Use natural and logical consequences, not punishment
Natural and logical consequences can effectively motivate self-control
without inflicting the cognitive, social, and emotional damage
caused by punishment. When appropriate, allow natural and logical
consequences to redirect inappropriate or disruptive behavior.
This will encourage self-direction and intrinsic motivation.
Assume, for example, that Melissa leaves her painting on the
floor instead of putting it on the drying rack, and a minute
later another child accidentally steps on the artwork and ruins
it. Melissa ends up with a torn painting as a natural consequence.
Use logical consequences when natural consequences are not practical.
If a child is throwing blocks, for example, a logical consequence
would be to lose the privilege of playing in the block area for
a set time. Children need the opportunity to connect their behavior
and its consequences. Using logical consequences allows children
to learn from their experience.
By contrast, punishment relies on arbitrary consequences. It
imposes a penalty for wrongdoing. For example, “Steven,
because you hit Johnny, you don’t get to sit in my lap
for story time.” Loss of lap time here is an arbitrary
consequence, unrelated to the hitting behavior.
Being punished for unacceptable behavior conditions young children
to limit behavior out of fear and leads to lowered self-esteem.
Experiencing logical consequences, on the other hand, allows
children to see how to achieve desired goals and avoid undesired
Inappropriate, disruptive behavior is typically motivated by
the need to gain attention. Wanting attention is not a bad thing.
The issue is how to gain it. Children need to learn that they
can choose to satisfy needs in socially acceptable ways. Logical
consequences help young children become self-correcting and self-directed.
Model clear, supportive communication
Supporting a child’s cognitive, emotional, and social development
requires well-honed communication skills. When talking to young
children about behavior, differentiate between the child and
the behavior. It’s the behavior that’s “good” or “bad,” not
“I” messages. Speaking in three-part “I” messages is
an effective tool for keeping your focus on the child’s behavior. This
is a three-part, non-blaming statement that helps a young child hear which
behaviors are not acceptable without damaging the child’s social, emotional,
or cognitive development. “I” messages can be used to address inappropriate
or disruptive behavior as well as to reinforce socially competent and positive
Use this template for constructing “I” messages that
encourage pro-social behavior: “When I see you _____ (identify
acceptable behavior), it makes me feel _____ (identify your feelings
about the behavior) that I want to _____ (identify what you want
to do). For example: “Wow, Tara, when I see you turning
the pages carefully as you read your book, I feel so happy I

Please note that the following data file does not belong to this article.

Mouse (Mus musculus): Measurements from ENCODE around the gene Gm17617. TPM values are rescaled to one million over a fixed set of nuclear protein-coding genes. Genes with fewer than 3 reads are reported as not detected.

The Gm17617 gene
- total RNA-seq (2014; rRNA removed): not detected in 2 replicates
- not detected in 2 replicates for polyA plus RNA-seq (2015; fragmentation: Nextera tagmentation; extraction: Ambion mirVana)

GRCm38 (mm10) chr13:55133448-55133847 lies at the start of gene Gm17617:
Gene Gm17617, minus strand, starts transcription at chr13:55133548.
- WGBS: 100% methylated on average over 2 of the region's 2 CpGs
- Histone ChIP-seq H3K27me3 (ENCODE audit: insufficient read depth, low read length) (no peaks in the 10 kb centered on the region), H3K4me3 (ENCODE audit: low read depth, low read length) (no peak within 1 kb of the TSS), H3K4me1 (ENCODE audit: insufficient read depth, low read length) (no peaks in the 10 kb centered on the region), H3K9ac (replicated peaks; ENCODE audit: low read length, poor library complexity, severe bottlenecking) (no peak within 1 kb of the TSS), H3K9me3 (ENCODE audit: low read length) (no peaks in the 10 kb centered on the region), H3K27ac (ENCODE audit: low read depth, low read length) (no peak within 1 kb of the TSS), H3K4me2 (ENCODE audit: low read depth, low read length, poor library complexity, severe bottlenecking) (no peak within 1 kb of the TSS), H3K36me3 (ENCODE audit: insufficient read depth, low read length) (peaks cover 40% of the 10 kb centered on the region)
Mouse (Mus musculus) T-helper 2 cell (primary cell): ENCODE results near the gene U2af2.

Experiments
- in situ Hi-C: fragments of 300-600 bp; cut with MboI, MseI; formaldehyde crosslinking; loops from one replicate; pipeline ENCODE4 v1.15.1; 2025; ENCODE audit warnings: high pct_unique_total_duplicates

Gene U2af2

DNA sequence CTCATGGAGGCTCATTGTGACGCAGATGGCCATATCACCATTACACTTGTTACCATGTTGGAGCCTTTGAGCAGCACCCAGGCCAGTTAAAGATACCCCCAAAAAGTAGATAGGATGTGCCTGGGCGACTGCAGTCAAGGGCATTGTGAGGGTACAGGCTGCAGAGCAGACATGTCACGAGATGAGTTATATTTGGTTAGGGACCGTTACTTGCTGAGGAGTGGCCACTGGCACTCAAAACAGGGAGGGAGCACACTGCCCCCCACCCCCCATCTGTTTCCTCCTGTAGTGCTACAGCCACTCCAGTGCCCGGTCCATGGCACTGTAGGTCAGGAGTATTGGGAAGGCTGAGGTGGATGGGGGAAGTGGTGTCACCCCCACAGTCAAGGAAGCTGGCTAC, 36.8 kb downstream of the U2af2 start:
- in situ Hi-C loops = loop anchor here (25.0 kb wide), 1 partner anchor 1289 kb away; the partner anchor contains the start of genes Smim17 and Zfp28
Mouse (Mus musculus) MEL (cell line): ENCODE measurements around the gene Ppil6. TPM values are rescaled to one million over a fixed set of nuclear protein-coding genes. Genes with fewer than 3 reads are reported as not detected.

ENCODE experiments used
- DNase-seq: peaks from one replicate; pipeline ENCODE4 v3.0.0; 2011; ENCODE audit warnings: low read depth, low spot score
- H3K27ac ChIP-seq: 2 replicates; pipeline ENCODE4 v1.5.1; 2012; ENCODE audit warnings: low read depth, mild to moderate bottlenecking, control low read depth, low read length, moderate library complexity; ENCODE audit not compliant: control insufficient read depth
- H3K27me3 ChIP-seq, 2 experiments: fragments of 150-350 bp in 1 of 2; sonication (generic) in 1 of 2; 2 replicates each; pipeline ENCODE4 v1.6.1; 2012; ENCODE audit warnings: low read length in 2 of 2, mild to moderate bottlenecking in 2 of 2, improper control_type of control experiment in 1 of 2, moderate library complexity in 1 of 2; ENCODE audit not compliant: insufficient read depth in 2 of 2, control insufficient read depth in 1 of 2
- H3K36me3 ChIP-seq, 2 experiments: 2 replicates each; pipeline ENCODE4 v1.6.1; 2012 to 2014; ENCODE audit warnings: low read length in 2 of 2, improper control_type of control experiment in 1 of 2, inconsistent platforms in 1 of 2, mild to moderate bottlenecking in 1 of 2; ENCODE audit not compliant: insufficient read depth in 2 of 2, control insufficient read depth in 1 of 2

want to give you a high five.”
To extinguish disruptive behavior, adapt the template as follows: “Tara,
when I see you hit Mary, I get so sad that I am going to keep
you with me until I think you understand about touching people
understanding. Empathy is the ability to identify with
someone else’s feelings. As early childhood educators,
we are responsible for nurturing the development of emotional
intelligence in young children. We need to reinforce behavior
that is sensitive to the emotional needs of others.
An example of when to use this skill is when children are tattling.
Children tattle as a passive-aggressive way to solicit adult
attention. Assume, for example, that Takesha complains, “Johnny
hit me.” A developmentally appropriate response would be “You
didn’t like that, did you?”
This type of response does three things: 1) The focus remains
on the child’s feelings, rather than on the actions of
another child. 2) It models words that help a child express what
she is feeling. 3) It encourages the child to talk about how
she feels, which helps her develop enhanced awareness of her
feelings and pro-social ways to express them.
listening. Children need to feel they are being listened
to. To communicate that you are paying attention to a child,
maintain eye contact, smile attentively, and use appropriate,
gentle touch to convey that you have unconditional positive regard
for the child. Use the same communication skills with children
that you want others to use with you.
Common listening errors that adults make when interacting with
young children are analyzing the child’s words rather than
focusing on the child’s feelings, rushing the child through
the expression of feelings, and interrupting the child’s
expressing of feelings. A teacher displaying impatience, for
example, can stifle language development and discourage a child
from sharing feelings. But a teacher who listens attentively
helps children develop emotional intelligence.
A critical factor for successfully implementing developmentally
appropriate child guidance is consistency. You need to enforce
rules consistently, even when it may be easier to look the
Children need to know what is expected of them. They have difficulty
adjusting to unexpected change. When they display disruptive
behavior, keep in mind that it may have been conditioned into
them since toddlerhood. It’s unrealistic to assume that
it will be extinguished in just one day. Behavior reinforced
prior to the child’s being exposed to your classroom will
take time to reshape. Don’t expect an overnight change.
You can change disruptive behavior by using a consistent, systematic
process, such as the 12 levels of intervention explained in pages
Developing self-control is a process. Throughout the process
early childhood educators must demonstrate considerable patience
and be consistent in reinforcing productive, socially competent
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About the author
Will Mosier, Ed.D., is an associate professor in teacher education
at Wright State University in Dayton, Ohio. He is a licensed
independent marriage and family therapist in Dayton.